Saskatoon Public Library is making its case for a new $154 million downtown building.
A business case report going to the city says Frances Morrison Central Library (FMCL) has become too small to serve as a central location.
The report said the original building was designed for 50 employees and to hold less than 100,000 items in the collection. There are currently 87 employees at FMCL with over 256,000 items.
“Since FMCL’s construction over 50 years ago, population growth and demand for library services in Saskatoon has exceeded SPL’s growth and has strained SPL’s ability to provide quality library services,” the report said.
“The building can no longer meet the functional needs of the library, including the flexibility to keep up with user demands of space, programming and modern technology.”
The report also said the current building is deficient on significant building code changes.
“FMCL is non-compliant with modern building codes, including fire, mechanical, electrical, and accessibility requirements, with known violations for nearly 20 years,” the report states.
Among the decencies cited are insufficient fire exits, a leaking roof, and dated mechanical systems that would require a complete retrofit.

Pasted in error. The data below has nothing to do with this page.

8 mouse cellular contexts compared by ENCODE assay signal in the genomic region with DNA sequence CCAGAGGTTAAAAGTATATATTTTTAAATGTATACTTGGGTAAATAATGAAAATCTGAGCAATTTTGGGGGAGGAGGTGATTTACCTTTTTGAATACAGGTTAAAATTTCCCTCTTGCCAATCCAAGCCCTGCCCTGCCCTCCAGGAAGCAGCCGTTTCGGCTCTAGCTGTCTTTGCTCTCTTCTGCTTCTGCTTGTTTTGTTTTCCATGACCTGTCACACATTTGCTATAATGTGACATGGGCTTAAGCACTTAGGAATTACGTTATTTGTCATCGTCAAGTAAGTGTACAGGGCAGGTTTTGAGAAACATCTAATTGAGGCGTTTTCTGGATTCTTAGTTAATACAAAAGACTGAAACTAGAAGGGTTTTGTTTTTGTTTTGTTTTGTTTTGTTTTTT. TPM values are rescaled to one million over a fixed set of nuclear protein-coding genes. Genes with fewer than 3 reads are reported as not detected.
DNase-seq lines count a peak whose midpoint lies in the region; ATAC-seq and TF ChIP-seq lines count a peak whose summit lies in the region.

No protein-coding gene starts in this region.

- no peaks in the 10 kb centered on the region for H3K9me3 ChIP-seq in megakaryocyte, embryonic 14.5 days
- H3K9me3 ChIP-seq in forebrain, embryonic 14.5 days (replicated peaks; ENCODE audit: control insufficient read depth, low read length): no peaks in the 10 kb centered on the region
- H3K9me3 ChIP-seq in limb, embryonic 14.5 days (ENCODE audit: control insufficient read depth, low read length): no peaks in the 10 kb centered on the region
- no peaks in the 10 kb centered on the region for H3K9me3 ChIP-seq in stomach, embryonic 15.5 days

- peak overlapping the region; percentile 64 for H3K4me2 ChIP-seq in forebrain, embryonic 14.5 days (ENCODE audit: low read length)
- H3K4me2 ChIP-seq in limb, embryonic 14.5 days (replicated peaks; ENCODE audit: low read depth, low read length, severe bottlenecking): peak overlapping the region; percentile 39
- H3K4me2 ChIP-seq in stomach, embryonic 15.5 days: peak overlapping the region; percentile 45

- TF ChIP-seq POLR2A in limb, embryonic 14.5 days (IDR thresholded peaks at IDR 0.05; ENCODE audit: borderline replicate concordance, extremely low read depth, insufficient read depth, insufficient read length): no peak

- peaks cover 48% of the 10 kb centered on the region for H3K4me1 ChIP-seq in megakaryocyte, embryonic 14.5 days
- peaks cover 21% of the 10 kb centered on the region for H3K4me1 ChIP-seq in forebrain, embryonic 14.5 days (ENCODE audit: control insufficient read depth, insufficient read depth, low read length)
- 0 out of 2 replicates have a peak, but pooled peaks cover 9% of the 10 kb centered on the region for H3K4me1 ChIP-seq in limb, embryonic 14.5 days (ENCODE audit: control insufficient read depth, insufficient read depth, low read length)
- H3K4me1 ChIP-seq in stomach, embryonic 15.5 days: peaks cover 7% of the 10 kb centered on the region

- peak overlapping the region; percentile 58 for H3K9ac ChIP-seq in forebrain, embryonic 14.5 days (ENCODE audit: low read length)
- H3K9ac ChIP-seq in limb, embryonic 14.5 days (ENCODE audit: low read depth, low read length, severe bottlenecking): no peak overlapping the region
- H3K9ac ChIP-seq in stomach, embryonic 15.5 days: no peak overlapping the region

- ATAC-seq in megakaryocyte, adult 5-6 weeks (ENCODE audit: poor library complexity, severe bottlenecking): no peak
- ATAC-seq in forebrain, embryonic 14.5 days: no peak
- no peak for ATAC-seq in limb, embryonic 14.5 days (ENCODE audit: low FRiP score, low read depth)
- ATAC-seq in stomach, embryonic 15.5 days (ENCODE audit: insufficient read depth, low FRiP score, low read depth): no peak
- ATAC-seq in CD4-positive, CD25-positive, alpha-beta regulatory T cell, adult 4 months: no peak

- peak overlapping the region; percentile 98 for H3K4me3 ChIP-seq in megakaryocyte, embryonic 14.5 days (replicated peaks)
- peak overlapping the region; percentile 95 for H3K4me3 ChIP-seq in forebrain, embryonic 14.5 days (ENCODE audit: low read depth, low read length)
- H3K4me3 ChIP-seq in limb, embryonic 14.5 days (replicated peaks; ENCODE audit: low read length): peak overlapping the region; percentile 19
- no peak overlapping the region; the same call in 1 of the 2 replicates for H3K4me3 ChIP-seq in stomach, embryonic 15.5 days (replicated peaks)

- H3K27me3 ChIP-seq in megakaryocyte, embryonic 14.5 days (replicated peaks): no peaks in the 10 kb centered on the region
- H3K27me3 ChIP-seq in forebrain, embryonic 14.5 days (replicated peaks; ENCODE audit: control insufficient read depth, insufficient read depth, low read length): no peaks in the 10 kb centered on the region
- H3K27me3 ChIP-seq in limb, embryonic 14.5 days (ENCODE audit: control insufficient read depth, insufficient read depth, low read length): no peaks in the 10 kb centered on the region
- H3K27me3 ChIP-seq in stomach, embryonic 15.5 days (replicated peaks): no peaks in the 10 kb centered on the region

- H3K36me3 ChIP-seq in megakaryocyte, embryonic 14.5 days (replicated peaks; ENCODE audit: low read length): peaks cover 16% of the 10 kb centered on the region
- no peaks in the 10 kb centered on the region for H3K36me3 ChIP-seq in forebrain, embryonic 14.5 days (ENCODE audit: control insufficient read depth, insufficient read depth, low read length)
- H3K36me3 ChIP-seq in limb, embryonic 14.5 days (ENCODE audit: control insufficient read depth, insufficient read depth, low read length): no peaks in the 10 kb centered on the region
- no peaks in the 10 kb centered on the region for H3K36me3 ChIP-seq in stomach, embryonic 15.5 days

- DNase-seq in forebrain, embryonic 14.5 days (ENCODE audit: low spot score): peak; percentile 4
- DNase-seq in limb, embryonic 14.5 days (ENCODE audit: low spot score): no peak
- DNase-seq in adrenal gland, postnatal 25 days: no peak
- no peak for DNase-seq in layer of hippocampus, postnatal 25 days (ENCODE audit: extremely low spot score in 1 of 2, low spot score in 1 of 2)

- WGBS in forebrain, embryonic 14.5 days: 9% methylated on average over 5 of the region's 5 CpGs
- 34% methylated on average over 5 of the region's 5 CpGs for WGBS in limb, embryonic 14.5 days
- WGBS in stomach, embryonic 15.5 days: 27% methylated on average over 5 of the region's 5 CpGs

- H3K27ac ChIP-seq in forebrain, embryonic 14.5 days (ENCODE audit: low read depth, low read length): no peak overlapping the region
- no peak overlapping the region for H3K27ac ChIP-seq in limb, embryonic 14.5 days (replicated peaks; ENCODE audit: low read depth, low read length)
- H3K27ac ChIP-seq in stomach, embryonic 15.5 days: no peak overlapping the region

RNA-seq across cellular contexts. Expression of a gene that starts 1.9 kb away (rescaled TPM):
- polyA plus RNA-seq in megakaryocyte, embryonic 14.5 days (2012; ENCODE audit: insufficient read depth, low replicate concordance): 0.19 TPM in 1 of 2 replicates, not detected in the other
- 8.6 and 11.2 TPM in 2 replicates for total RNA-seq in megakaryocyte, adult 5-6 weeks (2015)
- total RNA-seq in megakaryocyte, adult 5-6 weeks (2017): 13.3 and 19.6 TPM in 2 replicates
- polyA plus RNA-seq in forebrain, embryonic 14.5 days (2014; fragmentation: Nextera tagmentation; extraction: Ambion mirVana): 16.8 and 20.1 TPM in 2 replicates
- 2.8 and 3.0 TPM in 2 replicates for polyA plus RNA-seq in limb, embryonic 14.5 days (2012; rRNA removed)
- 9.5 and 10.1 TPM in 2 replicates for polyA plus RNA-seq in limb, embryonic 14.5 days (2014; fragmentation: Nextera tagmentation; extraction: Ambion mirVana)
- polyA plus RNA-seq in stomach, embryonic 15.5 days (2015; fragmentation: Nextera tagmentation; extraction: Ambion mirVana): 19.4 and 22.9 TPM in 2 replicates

The library is proposing a new building of 149,000 square feet — almost double the size of the current building — at an estimated cost of $154-million.
The new facility would greatly add to the revitalization and rejuvenation of the downtown core, according to officials.
“Libraries, much like parks and roadways are a vital piece of social infrastructure in cities,” said library board chair Lisa Erickson.
Her thoughts were echoed by DTNYXE executive director Brent Penner.
“In those communities where they’ve made that reinvestment, they’re doing that in their downtowns, recognizing that it’s important that those facilities are located there,” Penner said.
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The report said the projected cost has been adjusted for inflation and funding would come from a variety of sources including reserve funds, land sales proceeds of the current building, donations and $87.5-million in borrowing which would be repaid through the library levy.
Up to $132-million in economic activity could be generated during construction, the report said.
A site has not yet been finalized.
The library board will present the report to city council’s governance and priorities committee on Sept. 23.
-With files from Brenden Purdy